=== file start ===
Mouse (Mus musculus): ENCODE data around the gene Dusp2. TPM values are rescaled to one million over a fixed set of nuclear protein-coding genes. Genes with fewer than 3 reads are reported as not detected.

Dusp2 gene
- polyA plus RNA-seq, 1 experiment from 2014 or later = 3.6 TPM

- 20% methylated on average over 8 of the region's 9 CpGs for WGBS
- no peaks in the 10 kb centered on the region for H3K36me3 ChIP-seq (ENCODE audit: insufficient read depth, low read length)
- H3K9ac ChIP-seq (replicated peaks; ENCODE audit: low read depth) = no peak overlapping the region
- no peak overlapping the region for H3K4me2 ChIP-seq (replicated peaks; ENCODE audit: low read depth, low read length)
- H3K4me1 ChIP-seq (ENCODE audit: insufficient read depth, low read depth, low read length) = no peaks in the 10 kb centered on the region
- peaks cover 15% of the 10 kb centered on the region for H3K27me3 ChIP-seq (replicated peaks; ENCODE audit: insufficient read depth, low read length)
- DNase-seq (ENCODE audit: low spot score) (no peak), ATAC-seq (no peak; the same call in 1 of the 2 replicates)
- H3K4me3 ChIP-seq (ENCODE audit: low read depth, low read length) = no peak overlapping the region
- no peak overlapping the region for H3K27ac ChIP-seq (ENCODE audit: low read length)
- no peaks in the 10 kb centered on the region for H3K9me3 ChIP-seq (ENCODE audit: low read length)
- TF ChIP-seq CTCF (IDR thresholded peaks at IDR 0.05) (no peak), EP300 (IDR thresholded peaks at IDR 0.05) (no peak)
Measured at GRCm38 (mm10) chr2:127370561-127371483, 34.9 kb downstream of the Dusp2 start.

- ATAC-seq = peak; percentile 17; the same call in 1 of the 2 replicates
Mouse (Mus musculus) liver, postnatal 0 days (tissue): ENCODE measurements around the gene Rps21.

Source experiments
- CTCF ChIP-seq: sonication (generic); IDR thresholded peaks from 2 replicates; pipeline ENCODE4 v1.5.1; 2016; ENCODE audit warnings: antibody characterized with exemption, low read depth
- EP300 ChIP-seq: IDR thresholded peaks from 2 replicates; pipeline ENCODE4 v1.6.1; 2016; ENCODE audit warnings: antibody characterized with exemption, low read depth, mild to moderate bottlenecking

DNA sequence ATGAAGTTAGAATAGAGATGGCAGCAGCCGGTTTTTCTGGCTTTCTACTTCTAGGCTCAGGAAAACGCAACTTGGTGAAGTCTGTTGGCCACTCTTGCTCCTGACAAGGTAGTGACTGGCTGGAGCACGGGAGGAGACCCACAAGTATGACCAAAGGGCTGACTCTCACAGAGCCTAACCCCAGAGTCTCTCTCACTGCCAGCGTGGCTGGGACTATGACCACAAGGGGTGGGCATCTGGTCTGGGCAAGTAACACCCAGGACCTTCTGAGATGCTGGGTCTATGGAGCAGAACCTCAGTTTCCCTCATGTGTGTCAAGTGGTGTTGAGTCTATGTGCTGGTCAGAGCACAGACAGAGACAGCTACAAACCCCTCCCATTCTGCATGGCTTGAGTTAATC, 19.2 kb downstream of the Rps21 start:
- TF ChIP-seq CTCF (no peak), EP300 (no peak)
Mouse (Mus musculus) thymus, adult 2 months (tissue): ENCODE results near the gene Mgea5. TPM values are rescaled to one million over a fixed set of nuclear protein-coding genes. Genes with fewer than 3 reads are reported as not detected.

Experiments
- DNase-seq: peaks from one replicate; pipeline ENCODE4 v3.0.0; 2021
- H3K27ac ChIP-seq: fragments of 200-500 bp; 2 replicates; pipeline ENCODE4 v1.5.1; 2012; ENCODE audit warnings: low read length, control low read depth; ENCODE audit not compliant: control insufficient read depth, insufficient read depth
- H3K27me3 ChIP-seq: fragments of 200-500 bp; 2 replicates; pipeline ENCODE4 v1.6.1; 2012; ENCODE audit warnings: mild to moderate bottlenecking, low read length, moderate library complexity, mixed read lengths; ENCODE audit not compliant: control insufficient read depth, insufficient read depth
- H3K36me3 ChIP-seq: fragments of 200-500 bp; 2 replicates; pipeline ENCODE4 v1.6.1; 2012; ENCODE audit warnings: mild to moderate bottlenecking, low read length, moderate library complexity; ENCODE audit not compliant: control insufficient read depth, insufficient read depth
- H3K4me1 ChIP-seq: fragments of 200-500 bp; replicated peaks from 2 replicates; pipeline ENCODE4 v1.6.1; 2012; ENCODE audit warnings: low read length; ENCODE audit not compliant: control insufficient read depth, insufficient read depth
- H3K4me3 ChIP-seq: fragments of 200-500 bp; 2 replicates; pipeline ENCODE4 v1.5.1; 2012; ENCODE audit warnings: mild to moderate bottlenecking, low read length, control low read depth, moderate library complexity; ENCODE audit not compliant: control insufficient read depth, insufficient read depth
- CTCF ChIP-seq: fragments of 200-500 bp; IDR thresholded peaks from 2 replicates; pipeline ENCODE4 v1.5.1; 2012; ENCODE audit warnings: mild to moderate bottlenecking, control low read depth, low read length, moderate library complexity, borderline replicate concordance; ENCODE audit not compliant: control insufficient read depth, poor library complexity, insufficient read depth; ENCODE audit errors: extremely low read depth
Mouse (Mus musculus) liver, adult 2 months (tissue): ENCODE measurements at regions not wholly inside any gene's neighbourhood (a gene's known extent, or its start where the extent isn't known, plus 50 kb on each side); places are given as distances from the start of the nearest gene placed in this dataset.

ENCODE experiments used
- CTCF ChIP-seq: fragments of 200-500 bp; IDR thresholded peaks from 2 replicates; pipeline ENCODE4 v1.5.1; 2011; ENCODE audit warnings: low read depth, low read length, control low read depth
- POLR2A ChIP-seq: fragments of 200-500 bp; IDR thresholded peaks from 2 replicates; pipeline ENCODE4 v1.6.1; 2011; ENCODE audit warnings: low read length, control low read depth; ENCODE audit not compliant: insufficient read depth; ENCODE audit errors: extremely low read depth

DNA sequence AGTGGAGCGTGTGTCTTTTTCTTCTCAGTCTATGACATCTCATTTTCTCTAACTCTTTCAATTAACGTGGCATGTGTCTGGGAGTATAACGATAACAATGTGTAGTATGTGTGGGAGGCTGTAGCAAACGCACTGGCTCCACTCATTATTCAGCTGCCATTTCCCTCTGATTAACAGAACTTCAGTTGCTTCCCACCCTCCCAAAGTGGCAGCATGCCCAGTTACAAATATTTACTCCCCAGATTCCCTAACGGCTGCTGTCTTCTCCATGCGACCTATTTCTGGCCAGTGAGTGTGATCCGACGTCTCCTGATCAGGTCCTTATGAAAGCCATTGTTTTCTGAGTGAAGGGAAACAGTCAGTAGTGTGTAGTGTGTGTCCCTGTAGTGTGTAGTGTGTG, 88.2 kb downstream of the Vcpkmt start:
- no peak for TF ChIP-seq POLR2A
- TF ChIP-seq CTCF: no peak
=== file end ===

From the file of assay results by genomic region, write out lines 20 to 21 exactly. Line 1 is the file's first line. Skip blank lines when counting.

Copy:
- EP300 ChIP-seq: IDR thresholded peaks from 2 replicates; pipeline ENCODE4 v1.6.1; 2016; ENCODE audit warnings: antibody characterized with exemption, low read depth, mild to moderate bottlenecking

DNA sequence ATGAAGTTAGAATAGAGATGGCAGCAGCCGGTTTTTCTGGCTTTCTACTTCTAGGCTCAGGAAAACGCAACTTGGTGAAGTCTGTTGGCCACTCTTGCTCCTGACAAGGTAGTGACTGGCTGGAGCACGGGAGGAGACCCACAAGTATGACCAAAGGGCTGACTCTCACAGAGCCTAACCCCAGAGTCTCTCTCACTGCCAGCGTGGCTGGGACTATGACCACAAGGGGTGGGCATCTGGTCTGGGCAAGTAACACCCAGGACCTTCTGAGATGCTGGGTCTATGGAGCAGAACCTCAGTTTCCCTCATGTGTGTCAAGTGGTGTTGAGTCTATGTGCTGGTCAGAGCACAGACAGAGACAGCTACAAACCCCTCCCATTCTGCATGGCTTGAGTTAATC, 19.2 kb downstream of the Rps21 start: